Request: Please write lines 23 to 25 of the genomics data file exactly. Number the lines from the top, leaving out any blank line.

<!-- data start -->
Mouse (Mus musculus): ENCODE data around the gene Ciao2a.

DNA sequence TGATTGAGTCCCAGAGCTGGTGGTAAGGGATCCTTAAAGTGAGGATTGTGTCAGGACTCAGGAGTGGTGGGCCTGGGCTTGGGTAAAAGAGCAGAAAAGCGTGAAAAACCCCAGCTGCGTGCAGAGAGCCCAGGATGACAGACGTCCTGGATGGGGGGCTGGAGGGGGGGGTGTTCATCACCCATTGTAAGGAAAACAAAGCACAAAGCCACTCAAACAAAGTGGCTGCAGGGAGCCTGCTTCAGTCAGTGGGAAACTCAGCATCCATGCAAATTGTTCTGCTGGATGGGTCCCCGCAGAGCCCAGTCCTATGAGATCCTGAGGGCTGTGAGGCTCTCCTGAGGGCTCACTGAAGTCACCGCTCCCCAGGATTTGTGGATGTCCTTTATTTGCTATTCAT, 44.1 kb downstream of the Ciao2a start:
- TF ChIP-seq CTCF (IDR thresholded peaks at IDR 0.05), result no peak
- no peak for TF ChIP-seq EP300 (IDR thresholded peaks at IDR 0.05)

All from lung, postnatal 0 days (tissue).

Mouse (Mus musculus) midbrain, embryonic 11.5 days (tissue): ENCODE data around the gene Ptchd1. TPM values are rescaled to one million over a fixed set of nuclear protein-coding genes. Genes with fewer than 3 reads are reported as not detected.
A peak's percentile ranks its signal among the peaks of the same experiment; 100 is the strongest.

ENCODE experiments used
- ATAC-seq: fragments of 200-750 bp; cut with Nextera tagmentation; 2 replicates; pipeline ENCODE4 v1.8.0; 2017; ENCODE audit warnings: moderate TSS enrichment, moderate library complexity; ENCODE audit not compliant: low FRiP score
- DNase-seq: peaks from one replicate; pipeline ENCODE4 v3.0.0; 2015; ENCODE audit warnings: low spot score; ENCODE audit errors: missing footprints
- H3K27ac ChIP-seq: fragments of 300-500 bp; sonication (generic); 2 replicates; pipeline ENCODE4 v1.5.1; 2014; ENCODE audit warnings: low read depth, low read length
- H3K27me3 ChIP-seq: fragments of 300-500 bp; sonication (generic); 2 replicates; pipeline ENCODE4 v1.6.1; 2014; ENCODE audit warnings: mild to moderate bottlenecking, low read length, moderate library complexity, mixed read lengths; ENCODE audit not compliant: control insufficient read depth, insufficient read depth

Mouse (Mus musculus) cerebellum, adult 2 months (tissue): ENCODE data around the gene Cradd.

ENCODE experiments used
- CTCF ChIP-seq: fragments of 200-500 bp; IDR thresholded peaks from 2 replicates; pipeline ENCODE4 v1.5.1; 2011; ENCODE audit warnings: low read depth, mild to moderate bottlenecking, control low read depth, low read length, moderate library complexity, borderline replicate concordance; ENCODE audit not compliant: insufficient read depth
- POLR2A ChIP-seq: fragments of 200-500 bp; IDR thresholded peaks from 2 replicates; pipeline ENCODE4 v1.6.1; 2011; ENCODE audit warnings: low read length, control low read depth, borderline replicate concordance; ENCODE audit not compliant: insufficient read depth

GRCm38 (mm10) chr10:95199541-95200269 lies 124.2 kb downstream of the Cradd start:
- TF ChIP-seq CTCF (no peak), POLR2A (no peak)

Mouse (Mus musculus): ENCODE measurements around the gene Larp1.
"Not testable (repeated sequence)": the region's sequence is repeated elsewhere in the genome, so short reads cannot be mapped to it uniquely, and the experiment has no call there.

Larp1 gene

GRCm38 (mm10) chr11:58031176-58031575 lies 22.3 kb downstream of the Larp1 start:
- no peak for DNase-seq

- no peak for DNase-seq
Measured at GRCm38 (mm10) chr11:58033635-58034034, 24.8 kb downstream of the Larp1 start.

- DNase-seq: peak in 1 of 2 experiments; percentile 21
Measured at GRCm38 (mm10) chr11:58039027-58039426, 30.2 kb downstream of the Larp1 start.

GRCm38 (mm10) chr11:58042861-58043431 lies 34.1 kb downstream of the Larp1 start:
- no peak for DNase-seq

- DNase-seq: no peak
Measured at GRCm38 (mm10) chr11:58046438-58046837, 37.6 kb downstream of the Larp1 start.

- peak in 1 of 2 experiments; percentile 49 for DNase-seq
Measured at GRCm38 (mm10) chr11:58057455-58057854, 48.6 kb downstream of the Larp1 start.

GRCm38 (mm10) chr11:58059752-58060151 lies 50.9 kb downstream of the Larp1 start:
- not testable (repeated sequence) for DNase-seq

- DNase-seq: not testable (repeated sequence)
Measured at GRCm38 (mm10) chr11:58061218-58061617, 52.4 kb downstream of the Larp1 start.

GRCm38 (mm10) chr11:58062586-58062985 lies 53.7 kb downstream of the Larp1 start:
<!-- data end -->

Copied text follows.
- no peak for DNase-seq

- no peak for DNase-seq
Measured at GRCm38 (mm10) chr11:58033635-58034034, 24.8 kb downstream of the Larp1 start.